• Pohutu Geyser
      • Takeke
Inside the Tarawera rift
In 1886, Mount Tarawera produced New Zealand's largest historic eruption
  • Okataina Volcanic Center: The Haroharo and Tarawera complexes impounded the lakes against the outer margins of the Okataina Caldera. The Okareka Embayment and the Tarawera Volcanic Complex are inside the Haroharo Caldera which in turn is inside the Okataina Ring Structure, from Newhall (1988), but newer maps show Okataina smaller.
    • Okataina Caldera, size: roughly 27 x 20 km 38°13′S 176°30′E / 38.22°S 176.5°E / -38.22; 176.5 (Okataina Caldera)
      • Haroharo Caldera, size: 16 x 26 km
        • Haroharo volcanic complex, northern end of the Okataina Volcanic Center
        • Mount Tarawera and Tarawera volcanic complex 38°13′S 176°30′E / 38.22°S 176.5°E / -38.22; 176.5 (Mount Tarawera)
          • Okareka vent
        • Okareka Embayment
    • Rotoma Caldera
    • Lakes
      • Lake Okataina 38°07′S 176°25′E / 38.117°S 176.417°E / -38.117; 176.417 (Lake Okataina)
      • Lake Tarawera 38°12′S 176°27′E / 38.200°S 176.450°E / -38.200; 176.450 (Lake Tarawera)
      • Lake Rotokakahi (Green Lake) 38°13′S 176°20′E / 38.217°S 176.333°E / -38.217; 176.333 (Lake Rotokakahi)
      • Lake Tikitapu (Blue Lake) 38°12′S 176°20′E / 38.200°S 176.333°E / -38.200; 176.333 (Lake Tikitapu)
      • Lake Okareka 38°10′S 176°22′E / 38.167°S 176.367°E / -38.167; 176.367 (Lake Okareka)
      • Lake Rotomahana 38°16′S 176°27′E / 38.267°S 176.450°E / -38.267; 176.450 (Lake Rotomahana)
      • Lake Rotoiti 38°02′20″S 176°25′40″E / 38.0390°S 176.4277°E / -38.0390; 176.4277 (Lake Rotoiti)
      • Lake Rotoma 38°02′51″S 176°35′16″E / 38.0476°S 176.5878°E / -38.0476; 176.5878 (Lake Rotoma)
      • Lake Rotoehu 38°1′S 176°32′E / 38.017°S 176.533°E / -38.017; 176.533 (Lake Rotoehu)
    • Geothermal fields
Lady Knox Geyser
Lady Knox Geyser, Waiotapu geothermal area
CratersOfTheMoon1
Craters of the Moon geothermal area
  • Maroa Volcanic Center: The Maroa Caldera formed in the Northeast corner of the Whakamaru Caldera, the Whakamaru Caldera partially overlaps with the Taupo Caldera on the South. The Waikato River course follows roughly the northern Maroa caldera rim on one side. The town of Whakamaru and the artificial Lake Whakamaru, on the Waikato River, have the same name too.
    • Maroa Caldera, size: 16 x 25 km 38°25′S 176°05′E / 38.42°S 176.08°E / -38.42; 176.08 (Maroa Caldera)
    • Reporoa Caldera, size: 10 x 15 km 38°25′S 176°20′E / 38.417°S 176.333°E / -38.417; 176.333 (Reporoa Caldera)
    • Whakamaru Caldera, size: 30 x 40 km
    • Geothermal fields
      • Waiotapu 38°21′34″S 176°22′11″E / 38.35944°S 176.36972°E / -38.35944; 176.36972 (Waiotapu)
      • Wairakei 38°37′36″S 176°06′13″E / 38.626686°S 176.103491°E / -38.626686; 176.103491 (Wairakei)
      • Orakei Korako 38°28′24″S 176°8′54″E / 38.47333°S 176.14833°E / -38.47333; 176.14833 (Orakei Korako)
      • Ngatamariki
      • Rotokaua
      • Ohaaki Power Station 38°31′37″S 176°17′31″E / 38.527°S 176.292°E / -38.527; 176.292 (Ohaaki Power Station)
  • Taupo Volcanic Center
    • Taupo Caldera, size: roughly 35 km wide 38°49′S 176°00′E / 38.82°S 176.00°E / -38.82; 176.00 (Taupo Caldera)
    • Ben Lomond rhyolite dome (contains obsidian) 38°35.7′S 175°57.2′E / 38.5950°S 175.9533°E / -38.5950; 175.9533 (Ben Lomond)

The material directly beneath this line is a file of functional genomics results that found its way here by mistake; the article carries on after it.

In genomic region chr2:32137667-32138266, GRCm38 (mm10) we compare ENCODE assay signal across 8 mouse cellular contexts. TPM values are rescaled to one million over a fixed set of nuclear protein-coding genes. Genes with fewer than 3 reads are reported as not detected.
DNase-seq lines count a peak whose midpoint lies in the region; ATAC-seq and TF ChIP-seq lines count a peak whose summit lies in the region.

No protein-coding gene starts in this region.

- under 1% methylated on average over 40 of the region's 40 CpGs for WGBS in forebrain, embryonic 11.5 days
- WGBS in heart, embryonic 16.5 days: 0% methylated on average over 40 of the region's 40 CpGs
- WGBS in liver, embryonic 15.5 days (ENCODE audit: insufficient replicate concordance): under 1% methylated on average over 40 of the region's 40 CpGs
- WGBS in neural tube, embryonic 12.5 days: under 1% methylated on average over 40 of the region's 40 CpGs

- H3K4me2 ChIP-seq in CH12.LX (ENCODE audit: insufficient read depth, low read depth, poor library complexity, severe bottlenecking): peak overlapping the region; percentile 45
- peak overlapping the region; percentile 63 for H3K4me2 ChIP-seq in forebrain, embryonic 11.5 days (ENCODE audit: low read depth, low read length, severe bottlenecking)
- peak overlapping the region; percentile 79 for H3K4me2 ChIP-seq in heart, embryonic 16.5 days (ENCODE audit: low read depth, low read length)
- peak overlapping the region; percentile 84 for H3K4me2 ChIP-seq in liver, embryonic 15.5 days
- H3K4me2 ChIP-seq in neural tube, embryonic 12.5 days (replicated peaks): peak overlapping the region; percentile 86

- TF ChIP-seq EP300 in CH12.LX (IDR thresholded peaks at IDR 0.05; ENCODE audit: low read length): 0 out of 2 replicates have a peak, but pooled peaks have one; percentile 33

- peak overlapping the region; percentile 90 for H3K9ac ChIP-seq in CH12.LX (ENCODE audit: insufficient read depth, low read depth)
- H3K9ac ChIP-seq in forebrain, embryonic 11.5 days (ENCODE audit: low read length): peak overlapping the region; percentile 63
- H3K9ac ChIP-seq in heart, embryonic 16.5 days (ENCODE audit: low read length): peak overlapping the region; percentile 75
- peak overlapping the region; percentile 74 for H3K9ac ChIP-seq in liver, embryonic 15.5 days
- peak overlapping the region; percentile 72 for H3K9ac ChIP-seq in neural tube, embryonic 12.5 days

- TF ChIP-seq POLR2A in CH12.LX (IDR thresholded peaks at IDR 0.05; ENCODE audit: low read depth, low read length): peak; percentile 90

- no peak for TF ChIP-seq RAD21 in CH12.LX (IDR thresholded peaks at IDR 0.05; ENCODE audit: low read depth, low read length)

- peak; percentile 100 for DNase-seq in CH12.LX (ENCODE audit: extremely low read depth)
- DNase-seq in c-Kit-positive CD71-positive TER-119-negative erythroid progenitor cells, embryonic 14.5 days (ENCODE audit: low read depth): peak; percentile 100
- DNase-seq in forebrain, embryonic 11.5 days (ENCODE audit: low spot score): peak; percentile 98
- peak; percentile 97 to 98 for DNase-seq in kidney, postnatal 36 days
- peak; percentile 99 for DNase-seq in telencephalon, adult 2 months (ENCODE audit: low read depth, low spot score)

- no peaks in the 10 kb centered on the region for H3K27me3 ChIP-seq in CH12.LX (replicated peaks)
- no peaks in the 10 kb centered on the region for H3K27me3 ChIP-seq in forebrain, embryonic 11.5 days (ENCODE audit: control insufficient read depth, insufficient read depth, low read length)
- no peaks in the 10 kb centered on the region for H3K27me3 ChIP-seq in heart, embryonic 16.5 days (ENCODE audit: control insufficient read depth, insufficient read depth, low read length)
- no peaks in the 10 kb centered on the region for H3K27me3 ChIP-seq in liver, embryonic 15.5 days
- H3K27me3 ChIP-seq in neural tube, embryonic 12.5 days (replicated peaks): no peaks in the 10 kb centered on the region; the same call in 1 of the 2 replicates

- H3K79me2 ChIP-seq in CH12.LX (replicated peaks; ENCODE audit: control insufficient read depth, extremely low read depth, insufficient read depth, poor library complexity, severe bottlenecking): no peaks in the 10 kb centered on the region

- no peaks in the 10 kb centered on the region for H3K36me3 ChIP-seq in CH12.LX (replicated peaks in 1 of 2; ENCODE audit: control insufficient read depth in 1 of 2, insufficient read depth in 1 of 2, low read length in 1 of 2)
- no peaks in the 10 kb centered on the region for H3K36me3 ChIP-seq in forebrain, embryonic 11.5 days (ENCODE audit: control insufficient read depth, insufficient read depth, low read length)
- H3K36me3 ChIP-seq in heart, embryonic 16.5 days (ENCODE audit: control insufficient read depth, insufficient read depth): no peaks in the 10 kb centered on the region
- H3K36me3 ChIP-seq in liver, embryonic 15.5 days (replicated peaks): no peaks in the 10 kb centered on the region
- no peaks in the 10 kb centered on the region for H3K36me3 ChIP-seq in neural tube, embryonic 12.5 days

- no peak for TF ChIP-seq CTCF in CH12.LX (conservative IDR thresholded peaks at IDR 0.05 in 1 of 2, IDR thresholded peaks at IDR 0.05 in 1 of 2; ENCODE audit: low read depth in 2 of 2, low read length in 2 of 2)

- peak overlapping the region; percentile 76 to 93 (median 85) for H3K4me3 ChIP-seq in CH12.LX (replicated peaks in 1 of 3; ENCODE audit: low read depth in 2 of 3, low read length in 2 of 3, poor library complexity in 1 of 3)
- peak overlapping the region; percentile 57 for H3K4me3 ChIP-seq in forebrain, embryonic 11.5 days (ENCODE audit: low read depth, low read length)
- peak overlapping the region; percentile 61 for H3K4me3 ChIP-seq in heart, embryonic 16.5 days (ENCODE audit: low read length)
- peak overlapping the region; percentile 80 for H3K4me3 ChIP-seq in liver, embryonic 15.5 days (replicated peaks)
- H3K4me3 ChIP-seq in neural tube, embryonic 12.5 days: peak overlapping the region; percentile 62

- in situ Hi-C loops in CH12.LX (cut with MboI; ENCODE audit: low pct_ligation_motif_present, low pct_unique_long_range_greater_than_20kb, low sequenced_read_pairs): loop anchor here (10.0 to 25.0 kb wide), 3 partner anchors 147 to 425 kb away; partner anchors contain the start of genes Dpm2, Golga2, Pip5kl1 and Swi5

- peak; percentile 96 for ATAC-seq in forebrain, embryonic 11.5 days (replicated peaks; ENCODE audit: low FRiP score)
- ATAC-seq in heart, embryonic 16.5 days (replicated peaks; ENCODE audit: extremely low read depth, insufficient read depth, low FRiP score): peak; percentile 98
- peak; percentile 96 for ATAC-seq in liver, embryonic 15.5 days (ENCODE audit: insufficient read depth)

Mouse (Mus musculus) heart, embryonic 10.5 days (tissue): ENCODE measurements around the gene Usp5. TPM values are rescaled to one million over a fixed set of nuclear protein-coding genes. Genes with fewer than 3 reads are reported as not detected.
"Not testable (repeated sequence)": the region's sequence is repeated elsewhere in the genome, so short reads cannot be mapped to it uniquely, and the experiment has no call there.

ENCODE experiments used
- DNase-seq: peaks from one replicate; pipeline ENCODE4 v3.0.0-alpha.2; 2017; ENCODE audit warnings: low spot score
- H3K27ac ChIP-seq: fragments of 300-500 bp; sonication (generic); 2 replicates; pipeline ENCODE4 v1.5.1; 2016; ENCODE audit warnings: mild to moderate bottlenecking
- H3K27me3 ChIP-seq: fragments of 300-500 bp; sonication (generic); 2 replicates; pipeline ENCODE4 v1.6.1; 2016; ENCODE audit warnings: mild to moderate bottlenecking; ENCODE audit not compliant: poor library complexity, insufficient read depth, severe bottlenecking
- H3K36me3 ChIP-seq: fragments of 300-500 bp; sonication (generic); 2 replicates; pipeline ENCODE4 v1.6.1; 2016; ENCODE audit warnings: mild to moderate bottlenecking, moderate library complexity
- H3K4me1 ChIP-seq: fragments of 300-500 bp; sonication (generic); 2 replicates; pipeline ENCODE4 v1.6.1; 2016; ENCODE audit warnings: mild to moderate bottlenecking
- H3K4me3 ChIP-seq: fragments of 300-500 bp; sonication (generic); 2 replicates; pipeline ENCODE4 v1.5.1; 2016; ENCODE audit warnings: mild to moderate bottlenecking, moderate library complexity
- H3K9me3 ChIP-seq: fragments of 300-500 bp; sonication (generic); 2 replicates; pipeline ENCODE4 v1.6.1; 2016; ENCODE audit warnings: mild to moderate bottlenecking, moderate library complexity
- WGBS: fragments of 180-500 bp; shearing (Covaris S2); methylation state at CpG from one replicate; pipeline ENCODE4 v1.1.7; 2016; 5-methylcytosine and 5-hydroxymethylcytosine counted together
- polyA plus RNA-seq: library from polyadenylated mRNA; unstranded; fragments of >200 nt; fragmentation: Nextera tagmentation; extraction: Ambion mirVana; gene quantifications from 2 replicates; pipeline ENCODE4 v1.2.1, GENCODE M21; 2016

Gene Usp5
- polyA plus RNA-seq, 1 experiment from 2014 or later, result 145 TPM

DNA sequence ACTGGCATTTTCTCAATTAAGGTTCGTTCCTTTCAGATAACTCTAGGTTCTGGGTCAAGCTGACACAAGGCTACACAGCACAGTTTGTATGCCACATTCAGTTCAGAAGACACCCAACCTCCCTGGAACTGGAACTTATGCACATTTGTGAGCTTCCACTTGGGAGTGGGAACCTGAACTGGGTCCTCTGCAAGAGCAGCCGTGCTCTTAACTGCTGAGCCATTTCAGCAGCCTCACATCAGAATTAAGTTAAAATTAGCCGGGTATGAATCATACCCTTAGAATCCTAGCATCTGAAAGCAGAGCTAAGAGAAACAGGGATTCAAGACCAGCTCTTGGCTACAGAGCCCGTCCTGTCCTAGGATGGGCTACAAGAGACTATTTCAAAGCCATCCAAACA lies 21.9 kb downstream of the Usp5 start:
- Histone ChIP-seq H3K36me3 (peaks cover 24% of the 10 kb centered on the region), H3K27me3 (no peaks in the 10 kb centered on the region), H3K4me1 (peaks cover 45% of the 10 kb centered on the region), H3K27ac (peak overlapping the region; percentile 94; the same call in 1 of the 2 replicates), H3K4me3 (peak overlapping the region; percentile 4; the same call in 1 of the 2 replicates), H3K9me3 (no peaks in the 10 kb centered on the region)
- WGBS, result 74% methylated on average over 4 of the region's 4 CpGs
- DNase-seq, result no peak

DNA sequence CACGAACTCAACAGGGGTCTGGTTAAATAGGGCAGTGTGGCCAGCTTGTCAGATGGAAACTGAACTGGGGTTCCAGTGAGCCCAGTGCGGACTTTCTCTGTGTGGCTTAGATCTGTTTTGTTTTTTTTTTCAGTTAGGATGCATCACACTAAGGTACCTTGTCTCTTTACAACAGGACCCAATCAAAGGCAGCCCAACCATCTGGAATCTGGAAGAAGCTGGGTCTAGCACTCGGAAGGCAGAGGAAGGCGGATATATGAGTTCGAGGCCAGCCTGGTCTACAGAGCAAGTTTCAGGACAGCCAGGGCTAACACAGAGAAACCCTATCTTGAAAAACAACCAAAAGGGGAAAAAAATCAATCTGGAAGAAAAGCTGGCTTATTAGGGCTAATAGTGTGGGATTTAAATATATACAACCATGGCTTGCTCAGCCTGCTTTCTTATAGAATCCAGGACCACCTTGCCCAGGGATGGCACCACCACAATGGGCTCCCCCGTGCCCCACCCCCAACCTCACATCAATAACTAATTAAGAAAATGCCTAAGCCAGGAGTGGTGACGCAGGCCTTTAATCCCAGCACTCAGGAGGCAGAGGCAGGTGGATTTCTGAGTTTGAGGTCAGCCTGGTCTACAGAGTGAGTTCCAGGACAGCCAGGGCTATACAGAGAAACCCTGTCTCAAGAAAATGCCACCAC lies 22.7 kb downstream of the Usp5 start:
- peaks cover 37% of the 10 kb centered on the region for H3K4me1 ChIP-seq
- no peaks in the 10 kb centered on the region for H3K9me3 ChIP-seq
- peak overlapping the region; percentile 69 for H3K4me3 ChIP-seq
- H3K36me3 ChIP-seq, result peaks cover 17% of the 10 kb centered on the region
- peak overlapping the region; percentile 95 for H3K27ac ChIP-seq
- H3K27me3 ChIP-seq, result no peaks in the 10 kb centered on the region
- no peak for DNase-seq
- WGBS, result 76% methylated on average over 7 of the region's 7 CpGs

• Lakes
      • Lake Taupo 38°49′S 176°00′E / 38.82°S 176.00°E / -38.82; 176.00 (Lake Taupo)
        • Horomatangi Reefs
        • Motutaiko Island
    • Geothermal fields
      • Tauhara-Taupo
MtRuapehu 23oct2002
Composite satellite image of Mount Ruapehu
Rotorua.Caldera.Mount.Tarawera
Satellite view of the Lake Rotorua Caldera. Mount Tarawera is in the lower right corner.
MountTarawera3
Southwest side of Mount Tarawera, Mount Edgecumbe on the background.
  • Tongariro Volcanic Center: Lake Taupo, Kakaramea, Pihanga, Tongariro and Ruapehu are roughly aligned on the main fault.
    • Kakaramea
    • Pihanga 39°02′28.75″S 175°46′7″E / 39.0413194°S 175.76861°E / -39.0413194; 175.76861 (Pihanga)
    • Mount Tongariro and Tongariro volcanic complex 39°8′S 175°39′E / 39.133°S 175.650°E / -39.133; 175.650 (Mount Tongariro)
      • Mount Ngauruhoe, a main Tongariro vent 39°9′24.6″S 175°37′55.8″E / 39.156833°S 175.632167°E / -39.156833; 175.632167 (Mount Ngauruhoe)
      • Tama crater lakes, main Tongariro vents
        • Upper Tama 39°11′07″S 175°37′20″E / 39.1854°S 175.6223°E / -39.1854; 175.6223 (Upper Tama)
        • Lower Tama 39°12′09″S 175°36′24″E / 39.2025°S 175.6068°E / -39.2025; 175.6068 (Lower Tama)
    • Mount Ruapehu 39°11′S 175°21′E / 39.18°S 175.35°E / -39.18; 175.35 (Mount Ruapehu)
      • Hauhungatahi 39°14′S 175°26′E / 39.23°S 175.44°E / -39.23; 175.44 (Hauhungatahi)
    • Lakes
      • Lake Rotoaira 39°03′16″S 175°42′51″E / 39.0545°S 175.7143°E / -39.0545; 175.7143 (Lake Rotoaira)
      • Lake Rotopounamu 39°01′36″S 175°44′18″E / 39.0267°S 175.7382°E / -39.0267; 175.7382 (Lake Rotopounamu)
    • Geothermal fields
      • Ketetahi Springs
  • Mangakino Volcanic Center: The Mangakino Volcanic Center is the westernmost and oldest rhyolitic caldera volcano in the Taupo Volcanic Zone. The course of the Waikato River crosses this area, between the artificial Lake Ohakuri (38°25′22″S 176°07′32″E / 38.42273°S 176.125474°E / -38.42273; 176.125474 (Lake Ohakuri)), the town of Mangakino (38°23′S 175°47′E / 38.383°S 175.783°E / -38.383; 175.783 (Mangakino)) and Hamilton (37°47′S 175°17′E / 37.783°S 175.283°E / -37.783; 175.283 (Hamilton)).

Other important features of the TVZ include the Whakatane, Ngakuru and Ruapehu grabens.

Panorama across Lake Taupo